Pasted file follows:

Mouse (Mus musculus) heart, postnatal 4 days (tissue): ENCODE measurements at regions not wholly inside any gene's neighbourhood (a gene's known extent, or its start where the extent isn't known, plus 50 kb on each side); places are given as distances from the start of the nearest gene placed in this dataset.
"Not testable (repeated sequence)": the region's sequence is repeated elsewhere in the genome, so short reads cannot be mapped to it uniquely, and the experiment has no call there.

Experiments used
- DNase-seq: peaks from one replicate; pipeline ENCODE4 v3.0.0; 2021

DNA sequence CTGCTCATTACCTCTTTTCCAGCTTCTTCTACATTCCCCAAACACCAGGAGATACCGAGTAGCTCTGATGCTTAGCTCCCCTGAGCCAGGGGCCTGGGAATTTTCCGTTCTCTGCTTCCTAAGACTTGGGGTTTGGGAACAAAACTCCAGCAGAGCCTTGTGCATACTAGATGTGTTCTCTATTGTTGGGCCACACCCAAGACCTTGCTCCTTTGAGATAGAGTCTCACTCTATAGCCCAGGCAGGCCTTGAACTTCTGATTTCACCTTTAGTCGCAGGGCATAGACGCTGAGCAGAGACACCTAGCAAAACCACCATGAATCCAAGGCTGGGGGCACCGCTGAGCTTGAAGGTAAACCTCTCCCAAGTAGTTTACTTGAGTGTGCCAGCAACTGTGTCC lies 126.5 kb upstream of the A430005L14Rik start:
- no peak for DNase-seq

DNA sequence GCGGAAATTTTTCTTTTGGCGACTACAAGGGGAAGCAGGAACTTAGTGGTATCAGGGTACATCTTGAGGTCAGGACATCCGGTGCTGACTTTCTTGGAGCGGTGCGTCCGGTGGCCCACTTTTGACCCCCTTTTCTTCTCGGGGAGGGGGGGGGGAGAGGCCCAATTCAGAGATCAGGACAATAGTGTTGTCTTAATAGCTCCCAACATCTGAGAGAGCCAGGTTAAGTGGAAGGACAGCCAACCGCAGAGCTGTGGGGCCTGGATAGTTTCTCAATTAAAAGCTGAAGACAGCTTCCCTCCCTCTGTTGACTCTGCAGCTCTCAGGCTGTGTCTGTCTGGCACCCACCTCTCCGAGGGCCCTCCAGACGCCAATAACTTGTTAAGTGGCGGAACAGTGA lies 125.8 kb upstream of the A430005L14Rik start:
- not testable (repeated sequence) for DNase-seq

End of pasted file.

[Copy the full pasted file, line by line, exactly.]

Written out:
Mouse (Mus musculus) heart, postnatal 4 days (tissue): ENCODE measurements at regions not wholly inside any gene's neighbourhood (a gene's known extent, or its start where the extent isn't known, plus 50 kb on each side); places are given as distances from the start of the nearest gene placed in this dataset.
"Not testable (repeated sequence)": the region's sequence is repeated elsewhere in the genome, so short reads cannot be mapped to it uniquely, and the experiment has no call there.

Experiments used
- DNase-seq: peaks from one replicate; pipeline ENCODE4 v3.0.0; 2021

DNA sequence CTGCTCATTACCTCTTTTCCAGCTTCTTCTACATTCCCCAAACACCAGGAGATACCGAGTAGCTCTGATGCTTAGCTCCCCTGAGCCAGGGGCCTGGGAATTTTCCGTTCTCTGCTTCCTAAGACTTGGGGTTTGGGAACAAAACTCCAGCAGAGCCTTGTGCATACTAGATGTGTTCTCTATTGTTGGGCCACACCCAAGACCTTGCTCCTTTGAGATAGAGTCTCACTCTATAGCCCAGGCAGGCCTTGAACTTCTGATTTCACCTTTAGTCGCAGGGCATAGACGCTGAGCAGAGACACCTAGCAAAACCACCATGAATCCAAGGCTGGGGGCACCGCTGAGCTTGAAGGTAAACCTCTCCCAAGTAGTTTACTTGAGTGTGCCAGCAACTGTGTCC lies 126.5 kb upstream of the A430005L14Rik start:
- no peak for DNase-seq

DNA sequence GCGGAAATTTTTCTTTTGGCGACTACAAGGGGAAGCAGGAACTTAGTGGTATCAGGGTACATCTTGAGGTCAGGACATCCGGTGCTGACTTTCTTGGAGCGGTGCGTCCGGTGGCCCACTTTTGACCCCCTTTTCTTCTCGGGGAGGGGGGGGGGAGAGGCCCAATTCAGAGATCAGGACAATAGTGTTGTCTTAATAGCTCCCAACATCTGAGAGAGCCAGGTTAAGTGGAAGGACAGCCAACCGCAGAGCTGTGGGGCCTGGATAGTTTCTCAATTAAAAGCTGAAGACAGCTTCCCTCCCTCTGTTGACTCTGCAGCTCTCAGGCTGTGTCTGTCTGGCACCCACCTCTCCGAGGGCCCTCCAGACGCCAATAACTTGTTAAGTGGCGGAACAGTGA lies 125.8 kb upstream of the A430005L14Rik start:
- not testable (repeated sequence) for DNase-seq